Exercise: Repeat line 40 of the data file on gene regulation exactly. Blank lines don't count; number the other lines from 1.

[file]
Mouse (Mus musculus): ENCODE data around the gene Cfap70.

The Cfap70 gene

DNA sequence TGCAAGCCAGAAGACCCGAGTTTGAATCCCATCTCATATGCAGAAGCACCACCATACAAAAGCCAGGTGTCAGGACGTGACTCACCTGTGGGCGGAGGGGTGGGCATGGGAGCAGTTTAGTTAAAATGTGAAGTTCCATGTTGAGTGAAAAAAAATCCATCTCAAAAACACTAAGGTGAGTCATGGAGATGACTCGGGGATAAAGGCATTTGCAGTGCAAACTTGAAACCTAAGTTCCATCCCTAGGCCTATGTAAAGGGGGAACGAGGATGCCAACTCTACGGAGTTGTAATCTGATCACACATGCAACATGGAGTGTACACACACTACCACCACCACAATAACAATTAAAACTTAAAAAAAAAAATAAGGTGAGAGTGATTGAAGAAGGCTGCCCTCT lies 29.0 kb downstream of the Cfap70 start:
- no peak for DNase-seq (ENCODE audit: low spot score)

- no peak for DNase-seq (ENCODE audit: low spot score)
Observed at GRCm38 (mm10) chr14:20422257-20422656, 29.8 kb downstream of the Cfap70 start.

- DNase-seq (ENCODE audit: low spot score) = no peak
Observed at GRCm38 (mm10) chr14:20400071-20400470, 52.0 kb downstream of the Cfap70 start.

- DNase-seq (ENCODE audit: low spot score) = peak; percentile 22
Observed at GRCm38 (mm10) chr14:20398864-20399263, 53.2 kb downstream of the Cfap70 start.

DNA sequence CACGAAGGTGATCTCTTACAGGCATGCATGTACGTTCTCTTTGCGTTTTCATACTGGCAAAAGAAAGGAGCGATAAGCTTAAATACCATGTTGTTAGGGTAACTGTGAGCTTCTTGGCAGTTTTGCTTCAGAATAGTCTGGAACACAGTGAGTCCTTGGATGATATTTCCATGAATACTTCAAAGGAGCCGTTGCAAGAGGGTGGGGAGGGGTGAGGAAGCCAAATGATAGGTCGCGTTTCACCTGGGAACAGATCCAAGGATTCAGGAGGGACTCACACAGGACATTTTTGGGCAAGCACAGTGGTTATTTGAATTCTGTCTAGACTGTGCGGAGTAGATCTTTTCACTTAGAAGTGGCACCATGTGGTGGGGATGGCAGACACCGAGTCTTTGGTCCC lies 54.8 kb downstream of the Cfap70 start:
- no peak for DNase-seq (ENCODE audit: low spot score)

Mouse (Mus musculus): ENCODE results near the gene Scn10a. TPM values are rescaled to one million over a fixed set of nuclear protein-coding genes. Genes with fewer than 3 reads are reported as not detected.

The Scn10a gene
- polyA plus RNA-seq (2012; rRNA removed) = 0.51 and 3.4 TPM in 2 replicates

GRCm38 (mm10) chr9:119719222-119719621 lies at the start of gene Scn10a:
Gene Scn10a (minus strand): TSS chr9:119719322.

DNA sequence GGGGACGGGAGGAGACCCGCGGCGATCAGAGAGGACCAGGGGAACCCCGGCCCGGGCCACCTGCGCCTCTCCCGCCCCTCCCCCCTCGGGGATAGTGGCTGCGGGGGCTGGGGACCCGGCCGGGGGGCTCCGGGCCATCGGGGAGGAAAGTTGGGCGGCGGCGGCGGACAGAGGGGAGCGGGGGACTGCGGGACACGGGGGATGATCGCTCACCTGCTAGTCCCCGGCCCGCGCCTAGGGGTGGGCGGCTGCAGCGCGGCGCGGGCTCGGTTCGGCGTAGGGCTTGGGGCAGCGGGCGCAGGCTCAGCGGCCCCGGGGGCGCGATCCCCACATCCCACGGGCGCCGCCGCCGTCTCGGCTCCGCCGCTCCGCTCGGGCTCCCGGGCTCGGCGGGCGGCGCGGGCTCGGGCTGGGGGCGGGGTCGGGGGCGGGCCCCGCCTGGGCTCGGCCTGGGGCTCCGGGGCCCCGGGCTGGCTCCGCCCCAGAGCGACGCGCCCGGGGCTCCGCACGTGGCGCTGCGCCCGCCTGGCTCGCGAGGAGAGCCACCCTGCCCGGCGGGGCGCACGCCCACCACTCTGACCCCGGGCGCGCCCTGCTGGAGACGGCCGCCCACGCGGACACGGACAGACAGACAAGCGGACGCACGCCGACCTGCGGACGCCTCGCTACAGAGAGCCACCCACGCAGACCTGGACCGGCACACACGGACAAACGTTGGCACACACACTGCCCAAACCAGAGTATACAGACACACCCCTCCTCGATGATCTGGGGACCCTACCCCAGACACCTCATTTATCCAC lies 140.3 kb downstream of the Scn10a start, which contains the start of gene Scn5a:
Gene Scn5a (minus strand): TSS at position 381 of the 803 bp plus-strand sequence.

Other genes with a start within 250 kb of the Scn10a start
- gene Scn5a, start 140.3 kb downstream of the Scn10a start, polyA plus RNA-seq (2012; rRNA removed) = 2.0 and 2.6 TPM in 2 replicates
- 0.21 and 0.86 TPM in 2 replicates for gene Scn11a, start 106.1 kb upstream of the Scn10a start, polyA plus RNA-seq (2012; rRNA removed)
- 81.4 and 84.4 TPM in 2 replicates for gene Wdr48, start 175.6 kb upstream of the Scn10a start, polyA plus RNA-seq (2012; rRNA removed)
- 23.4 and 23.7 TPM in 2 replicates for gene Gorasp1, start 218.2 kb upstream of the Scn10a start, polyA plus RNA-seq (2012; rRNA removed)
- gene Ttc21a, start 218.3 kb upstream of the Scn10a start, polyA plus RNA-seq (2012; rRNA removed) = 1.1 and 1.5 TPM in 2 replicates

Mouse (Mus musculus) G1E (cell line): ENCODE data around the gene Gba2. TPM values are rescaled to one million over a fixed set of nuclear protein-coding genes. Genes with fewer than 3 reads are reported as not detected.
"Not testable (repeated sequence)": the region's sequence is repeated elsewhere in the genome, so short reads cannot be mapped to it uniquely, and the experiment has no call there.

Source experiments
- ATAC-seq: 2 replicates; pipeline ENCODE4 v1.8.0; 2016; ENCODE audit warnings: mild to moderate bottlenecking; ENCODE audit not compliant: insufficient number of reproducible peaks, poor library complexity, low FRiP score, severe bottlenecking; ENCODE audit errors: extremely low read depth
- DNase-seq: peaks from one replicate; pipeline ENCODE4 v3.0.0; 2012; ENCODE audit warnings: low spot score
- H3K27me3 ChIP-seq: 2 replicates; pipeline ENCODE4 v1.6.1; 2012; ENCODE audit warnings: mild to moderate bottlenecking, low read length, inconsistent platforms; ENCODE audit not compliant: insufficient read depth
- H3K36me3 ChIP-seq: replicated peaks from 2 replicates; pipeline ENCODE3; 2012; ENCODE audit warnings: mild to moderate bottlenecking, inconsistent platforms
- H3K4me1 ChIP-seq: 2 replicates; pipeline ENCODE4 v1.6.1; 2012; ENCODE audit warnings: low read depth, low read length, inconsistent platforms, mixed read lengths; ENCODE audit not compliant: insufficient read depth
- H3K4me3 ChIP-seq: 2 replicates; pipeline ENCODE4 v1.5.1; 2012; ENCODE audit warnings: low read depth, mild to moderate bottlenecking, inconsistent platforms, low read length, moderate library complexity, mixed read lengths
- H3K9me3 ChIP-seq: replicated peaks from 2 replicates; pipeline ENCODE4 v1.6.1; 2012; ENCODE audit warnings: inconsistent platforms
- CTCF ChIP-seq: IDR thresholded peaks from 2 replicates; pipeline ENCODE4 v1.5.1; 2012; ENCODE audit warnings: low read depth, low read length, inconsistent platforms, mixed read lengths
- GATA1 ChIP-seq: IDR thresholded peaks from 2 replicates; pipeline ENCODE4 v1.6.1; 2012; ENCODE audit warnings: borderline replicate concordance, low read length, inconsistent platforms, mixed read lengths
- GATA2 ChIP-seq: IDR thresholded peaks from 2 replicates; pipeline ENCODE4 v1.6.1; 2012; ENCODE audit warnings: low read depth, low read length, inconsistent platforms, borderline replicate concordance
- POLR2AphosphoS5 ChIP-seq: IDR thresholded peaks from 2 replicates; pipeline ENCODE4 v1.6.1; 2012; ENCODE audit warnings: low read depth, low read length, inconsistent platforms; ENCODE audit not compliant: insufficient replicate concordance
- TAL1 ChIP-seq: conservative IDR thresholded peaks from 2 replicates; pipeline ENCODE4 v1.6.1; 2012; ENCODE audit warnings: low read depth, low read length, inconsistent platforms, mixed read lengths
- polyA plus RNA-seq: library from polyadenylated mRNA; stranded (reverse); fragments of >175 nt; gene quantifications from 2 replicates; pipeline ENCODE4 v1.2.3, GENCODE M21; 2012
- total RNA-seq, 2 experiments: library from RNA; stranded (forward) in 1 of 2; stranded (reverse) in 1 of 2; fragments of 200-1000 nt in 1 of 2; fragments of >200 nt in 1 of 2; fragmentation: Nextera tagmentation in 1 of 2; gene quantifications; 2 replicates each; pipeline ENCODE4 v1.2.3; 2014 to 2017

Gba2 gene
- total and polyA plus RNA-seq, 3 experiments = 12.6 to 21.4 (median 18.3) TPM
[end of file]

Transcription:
- TAL1 ChIP-seq: conservative IDR thresholded peaks from 2 replicates; pipeline ENCODE4 v1.6.1; 2012; ENCODE audit warnings: low read depth, low read length, inconsistent platforms, mixed read lengths